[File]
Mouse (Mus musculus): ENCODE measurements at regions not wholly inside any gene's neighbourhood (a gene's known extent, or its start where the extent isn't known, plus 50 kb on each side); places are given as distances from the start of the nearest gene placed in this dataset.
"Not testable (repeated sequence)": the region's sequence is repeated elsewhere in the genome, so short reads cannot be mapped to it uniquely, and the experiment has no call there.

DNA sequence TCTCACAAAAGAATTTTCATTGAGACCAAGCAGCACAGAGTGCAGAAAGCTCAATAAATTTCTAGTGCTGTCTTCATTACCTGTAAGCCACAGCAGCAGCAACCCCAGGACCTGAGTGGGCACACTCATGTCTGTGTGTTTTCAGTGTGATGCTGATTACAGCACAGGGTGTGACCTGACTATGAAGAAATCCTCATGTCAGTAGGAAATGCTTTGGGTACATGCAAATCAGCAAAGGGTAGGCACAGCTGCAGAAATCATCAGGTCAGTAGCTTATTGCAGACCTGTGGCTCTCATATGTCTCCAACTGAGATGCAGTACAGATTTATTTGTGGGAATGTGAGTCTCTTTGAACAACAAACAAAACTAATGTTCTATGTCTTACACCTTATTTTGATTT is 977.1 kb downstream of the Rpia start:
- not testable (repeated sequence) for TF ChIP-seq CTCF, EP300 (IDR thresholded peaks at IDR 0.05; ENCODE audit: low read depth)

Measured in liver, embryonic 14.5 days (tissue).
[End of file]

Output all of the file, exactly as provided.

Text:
Mouse (Mus musculus): ENCODE measurements at regions not wholly inside any gene's neighbourhood (a gene's known extent, or its start where the extent isn't known, plus 50 kb on each side); places are given as distances from the start of the nearest gene placed in this dataset.
"Not testable (repeated sequence)": the region's sequence is repeated elsewhere in the genome, so short reads cannot be mapped to it uniquely, and the experiment has no call there.

DNA sequence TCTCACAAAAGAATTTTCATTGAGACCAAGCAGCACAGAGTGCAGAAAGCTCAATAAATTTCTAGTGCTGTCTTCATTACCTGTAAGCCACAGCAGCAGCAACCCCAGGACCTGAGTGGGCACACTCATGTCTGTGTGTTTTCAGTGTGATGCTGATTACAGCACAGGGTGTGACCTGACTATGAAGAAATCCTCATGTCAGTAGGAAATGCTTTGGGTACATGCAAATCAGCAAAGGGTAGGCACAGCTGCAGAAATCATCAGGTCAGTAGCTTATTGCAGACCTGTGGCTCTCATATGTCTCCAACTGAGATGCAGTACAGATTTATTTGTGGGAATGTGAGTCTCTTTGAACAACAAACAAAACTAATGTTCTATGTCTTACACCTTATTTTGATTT is 977.1 kb downstream of the Rpia start:
- not testable (repeated sequence) for TF ChIP-seq CTCF, EP300 (IDR thresholded peaks at IDR 0.05; ENCODE audit: low read depth)

Measured in liver, embryonic 14.5 days (tissue).